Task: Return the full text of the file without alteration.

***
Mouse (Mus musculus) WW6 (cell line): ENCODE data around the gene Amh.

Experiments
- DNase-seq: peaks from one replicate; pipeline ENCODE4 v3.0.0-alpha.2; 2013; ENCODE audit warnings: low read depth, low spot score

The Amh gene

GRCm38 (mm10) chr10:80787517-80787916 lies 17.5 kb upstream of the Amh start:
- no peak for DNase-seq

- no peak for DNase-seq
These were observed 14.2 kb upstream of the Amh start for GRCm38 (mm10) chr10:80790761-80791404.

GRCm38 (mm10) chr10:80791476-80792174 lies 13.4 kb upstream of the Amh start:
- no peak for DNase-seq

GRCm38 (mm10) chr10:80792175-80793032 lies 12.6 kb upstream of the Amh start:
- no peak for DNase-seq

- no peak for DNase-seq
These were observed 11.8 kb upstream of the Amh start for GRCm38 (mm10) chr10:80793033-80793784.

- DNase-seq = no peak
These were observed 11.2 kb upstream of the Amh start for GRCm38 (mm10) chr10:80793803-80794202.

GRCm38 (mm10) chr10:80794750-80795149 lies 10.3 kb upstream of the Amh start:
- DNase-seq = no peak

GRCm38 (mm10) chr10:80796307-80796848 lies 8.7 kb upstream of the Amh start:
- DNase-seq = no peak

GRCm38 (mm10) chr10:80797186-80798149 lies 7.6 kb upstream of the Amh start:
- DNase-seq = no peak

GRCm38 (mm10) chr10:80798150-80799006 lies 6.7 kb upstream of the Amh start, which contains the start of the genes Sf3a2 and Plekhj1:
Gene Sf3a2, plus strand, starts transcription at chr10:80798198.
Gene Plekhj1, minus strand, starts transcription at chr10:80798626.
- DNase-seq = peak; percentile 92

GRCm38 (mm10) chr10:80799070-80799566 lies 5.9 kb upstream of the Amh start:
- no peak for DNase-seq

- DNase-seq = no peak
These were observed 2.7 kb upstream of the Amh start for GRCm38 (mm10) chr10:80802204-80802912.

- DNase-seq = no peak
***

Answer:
Mouse (Mus musculus) WW6 (cell line): ENCODE data around the gene Amh.

Experiments
- DNase-seq: peaks from one replicate; pipeline ENCODE4 v3.0.0-alpha.2; 2013; ENCODE audit warnings: low read depth, low spot score

The Amh gene

GRCm38 (mm10) chr10:80787517-80787916 lies 17.5 kb upstream of the Amh start:
- no peak for DNase-seq

- no peak for DNase-seq
These were observed 14.2 kb upstream of the Amh start for GRCm38 (mm10) chr10:80790761-80791404.

GRCm38 (mm10) chr10:80791476-80792174 lies 13.4 kb upstream of the Amh start:
- no peak for DNase-seq

GRCm38 (mm10) chr10:80792175-80793032 lies 12.6 kb upstream of the Amh start:
- no peak for DNase-seq

- no peak for DNase-seq
These were observed 11.8 kb upstream of the Amh start for GRCm38 (mm10) chr10:80793033-80793784.

- DNase-seq = no peak
These were observed 11.2 kb upstream of the Amh start for GRCm38 (mm10) chr10:80793803-80794202.

GRCm38 (mm10) chr10:80794750-80795149 lies 10.3 kb upstream of the Amh start:
- DNase-seq = no peak

GRCm38 (mm10) chr10:80796307-80796848 lies 8.7 kb upstream of the Amh start:
- DNase-seq = no peak

GRCm38 (mm10) chr10:80797186-80798149 lies 7.6 kb upstream of the Amh start:
- DNase-seq = no peak

GRCm38 (mm10) chr10:80798150-80799006 lies 6.7 kb upstream of the Amh start, which contains the start of the genes Sf3a2 and Plekhj1:
Gene Sf3a2, plus strand, starts transcription at chr10:80798198.
Gene Plekhj1, minus strand, starts transcription at chr10:80798626.
- DNase-seq = peak; percentile 92

GRCm38 (mm10) chr10:80799070-80799566 lies 5.9 kb upstream of the Amh start:
- no peak for DNase-seq

- DNase-seq = no peak
These were observed 2.7 kb upstream of the Amh start for GRCm38 (mm10) chr10:80802204-80802912.

- DNase-seq = no peak